David Halberstam, winner of the Pulitizer Prize for The Best and the Brightest and sportswriter of bestsellers like Summer of ’49 and October, 1964, reminisces as he takes us on a vicarious ride with Dom DiMaggio (Joe’s younger brother), Johnny Pesky, and friend, Dick Flavin, on a 1300-mile car trip to central Florida. The journey will be these major league baseball players’ (including unable-to-travel Bobby Doerr) last chance to visit a dying, Hall-of-Fame legend, dominating Boston Red Sox star, bombastic friend, and cantankerous teammate: Ted Williams.
With teenage roots in California and Pacific Coast League baseball, the four ballplayers started their rapid professional development and promotion to the Big Show with the Boston Red Sox in the early 1940s. Halberstam recalls stories about the players’ family life, interviews with them, and different perspectives on their personalities, conflicts, adjustments, wives (Ted had three), children, military service, and relationships on and off the field.
The book tries not to dwell on the imposing power, problems, and slugging achievements of Ted Williams or reveal new sensational material or revelations. Halberstam focuses on the teammates’ shared attributes: their desire to compete and succeed in baseball, their willingness to learn how to use physical/mental talents, how to provide for post-depression families yet display genuine appreciation and gratitude for each other’s contributions and careers.
According to the author, the teammates played baseball for a seemingly cursed Red Sox organization that had traded Babe Ruth to the hated Yankees in an earlier decade. The teammates lived together and experienced the daily joys and disappointments of playing in front of rabid Red Sox fans who came to believe collectively in their team’s near-misses and pending baseball misfortunes.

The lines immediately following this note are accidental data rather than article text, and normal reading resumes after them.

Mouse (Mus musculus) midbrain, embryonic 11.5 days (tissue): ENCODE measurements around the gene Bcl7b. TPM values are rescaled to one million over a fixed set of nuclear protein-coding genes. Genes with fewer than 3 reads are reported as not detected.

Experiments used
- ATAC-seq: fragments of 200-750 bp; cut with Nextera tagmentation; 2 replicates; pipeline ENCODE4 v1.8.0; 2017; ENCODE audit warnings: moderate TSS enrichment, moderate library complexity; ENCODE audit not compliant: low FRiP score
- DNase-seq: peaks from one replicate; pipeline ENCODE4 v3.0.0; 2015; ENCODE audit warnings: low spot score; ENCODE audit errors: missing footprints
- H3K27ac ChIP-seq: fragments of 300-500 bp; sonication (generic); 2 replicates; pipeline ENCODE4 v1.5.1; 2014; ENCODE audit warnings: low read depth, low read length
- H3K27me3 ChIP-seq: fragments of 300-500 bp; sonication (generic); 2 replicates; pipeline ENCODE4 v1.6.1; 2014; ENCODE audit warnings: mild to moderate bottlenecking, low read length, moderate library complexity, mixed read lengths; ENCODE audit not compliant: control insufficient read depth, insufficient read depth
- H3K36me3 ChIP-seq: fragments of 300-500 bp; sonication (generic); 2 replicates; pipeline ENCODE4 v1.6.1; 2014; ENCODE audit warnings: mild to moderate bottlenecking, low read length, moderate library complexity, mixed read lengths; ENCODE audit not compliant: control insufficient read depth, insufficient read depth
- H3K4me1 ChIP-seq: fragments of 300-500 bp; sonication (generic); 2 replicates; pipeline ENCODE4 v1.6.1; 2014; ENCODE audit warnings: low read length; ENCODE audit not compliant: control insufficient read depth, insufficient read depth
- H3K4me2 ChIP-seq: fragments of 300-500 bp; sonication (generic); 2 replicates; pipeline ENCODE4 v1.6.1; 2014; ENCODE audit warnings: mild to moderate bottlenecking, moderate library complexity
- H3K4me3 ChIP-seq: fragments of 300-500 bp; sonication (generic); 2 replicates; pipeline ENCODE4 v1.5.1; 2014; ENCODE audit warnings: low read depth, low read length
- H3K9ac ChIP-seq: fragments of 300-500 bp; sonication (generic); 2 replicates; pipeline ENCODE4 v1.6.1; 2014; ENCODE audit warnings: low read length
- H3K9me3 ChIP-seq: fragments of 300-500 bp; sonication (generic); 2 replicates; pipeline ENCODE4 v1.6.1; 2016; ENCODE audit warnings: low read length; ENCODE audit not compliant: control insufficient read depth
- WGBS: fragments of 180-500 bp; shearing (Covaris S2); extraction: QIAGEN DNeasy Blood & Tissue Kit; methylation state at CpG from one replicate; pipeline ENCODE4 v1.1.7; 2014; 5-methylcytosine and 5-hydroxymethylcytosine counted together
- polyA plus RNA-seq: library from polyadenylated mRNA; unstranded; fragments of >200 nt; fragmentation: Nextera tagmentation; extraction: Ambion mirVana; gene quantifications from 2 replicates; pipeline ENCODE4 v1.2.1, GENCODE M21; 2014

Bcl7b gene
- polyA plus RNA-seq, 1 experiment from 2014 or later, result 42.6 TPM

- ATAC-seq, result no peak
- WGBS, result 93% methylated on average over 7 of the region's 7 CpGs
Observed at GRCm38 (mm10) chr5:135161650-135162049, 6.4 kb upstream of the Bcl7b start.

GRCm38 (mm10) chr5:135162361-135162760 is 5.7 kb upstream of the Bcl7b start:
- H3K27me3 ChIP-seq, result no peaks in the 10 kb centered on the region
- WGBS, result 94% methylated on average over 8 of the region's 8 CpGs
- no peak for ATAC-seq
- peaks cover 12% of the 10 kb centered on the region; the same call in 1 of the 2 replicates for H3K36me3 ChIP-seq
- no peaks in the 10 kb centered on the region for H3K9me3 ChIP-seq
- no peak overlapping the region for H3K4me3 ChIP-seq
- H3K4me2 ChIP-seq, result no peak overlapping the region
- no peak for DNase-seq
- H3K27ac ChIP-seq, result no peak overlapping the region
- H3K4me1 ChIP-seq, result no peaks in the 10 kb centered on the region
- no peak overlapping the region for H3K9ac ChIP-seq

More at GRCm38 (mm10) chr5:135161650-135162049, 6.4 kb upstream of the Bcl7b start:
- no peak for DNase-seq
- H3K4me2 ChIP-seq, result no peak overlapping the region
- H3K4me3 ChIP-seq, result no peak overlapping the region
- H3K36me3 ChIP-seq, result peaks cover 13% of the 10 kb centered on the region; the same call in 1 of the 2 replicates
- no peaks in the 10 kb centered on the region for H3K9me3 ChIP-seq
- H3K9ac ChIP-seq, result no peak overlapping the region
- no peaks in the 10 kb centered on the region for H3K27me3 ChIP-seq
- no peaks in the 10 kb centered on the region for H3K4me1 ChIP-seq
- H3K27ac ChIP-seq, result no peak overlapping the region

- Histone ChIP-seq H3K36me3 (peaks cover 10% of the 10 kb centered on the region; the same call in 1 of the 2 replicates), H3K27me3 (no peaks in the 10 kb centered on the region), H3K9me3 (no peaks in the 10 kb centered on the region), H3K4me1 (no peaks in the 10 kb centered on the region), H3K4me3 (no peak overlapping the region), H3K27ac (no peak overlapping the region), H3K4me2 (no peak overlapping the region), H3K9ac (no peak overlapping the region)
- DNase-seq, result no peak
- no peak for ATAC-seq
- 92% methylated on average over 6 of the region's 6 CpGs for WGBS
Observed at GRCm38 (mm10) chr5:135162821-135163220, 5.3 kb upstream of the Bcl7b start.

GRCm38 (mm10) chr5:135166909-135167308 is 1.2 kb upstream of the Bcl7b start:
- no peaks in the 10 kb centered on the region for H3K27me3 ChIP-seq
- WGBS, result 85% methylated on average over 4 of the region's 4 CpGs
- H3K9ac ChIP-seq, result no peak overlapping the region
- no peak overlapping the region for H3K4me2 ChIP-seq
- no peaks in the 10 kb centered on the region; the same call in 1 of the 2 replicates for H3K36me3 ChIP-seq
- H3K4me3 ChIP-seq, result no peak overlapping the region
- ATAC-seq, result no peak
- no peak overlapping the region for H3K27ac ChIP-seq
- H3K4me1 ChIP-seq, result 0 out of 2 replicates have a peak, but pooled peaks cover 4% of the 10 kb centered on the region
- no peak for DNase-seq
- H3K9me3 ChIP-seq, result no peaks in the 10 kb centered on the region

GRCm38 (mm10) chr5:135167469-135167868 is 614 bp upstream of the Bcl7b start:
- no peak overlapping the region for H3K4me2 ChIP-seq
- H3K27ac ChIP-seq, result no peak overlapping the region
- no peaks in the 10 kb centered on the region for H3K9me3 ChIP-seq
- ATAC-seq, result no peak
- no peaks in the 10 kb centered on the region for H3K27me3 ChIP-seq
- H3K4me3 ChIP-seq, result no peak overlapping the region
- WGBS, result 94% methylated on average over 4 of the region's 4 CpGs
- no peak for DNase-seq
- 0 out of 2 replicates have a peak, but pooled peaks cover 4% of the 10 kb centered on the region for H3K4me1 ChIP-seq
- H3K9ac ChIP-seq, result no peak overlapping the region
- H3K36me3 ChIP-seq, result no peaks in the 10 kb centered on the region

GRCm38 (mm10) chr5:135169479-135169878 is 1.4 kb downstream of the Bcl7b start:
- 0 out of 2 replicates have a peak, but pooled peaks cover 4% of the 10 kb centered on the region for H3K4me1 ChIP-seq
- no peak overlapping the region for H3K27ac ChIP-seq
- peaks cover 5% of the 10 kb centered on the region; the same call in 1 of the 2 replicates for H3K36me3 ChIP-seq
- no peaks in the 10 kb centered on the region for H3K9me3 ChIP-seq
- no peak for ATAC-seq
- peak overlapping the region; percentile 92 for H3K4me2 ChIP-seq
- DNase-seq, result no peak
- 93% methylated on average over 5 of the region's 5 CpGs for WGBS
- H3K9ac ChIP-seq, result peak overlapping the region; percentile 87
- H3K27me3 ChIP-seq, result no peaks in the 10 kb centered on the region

The author describes the 1946 Red Sox versus Cardinals World Series when the teammates
had the best opportunity to rid the organization, fans, and themselves from a perceived
inevitable jinx. They failed to win when Dom DiMaggio pulled a hamstring muscle late in
the game and had to be replaced by an inexperienced outfielder in the eighth inning of the seventh game of the series. The replacement was now the Red Sox centerfielder for the
ninth inning in a 3-3 ball game. After two Cardinal outs and Enos Slaughter on first base,
Harry Walker lifted a looping fly ball into center field, but the replacement outfielder was
not in the best position to field the ball, which fell in front of him for a hit. He retrieved the ball but threw to infielder Johnny Pesky INSTEAD OF throwing it to third base to stop
Enos Slaughter from circling the bases. Pesky caught the ball with his back to home plate,
but by the time he turned to throw home, Slaughter slid safely into home plate with a dramatic winning run! The Cardinals won this decisive seventh game 4-3. Pesky took
the heat from the fans and sports writers for not throwing the ball to home plate quicker,
but most teammates grieved and supported him after the loss. After eighteen seasons (1937-1953), only once had the Red Sox finished higher than the Yankees. The year was 1946 and the loss to the underdog Cardinals turned out to be the teammates only World Series action.
Only Dom, Johnny, and Bobby (but not Ted) would live to see the Red Sox finally beat the Yankees in four straight games for the 2004 American League pennant after staging an unprecedented comeback following three consecutive losses. The Red Sox went on to beat
the Cardinals in four straight games to win a 2004 World Series Championship rematch.
The curse was gone.
The Teammates is an easy-to-read, baseball story about intangibles and “old school” values. Through steady words and play and, at times, heroic deeds, these teammates attained a measure of respect, acceptance, and needed friendships in the competitive, changing, high-dollar business of major league baseball. Candid computer-enhanced player photos on the
book cover and throughout the chapters bring a satisfying old-time nostalgic feel
and emotional context for these players’ recollections, reported player/team statistics, and delightful anecdotes. I recommend the book to all vintage baseball fans, historians, collectors, Hall-of-Fame and Red Sox enthusiasts.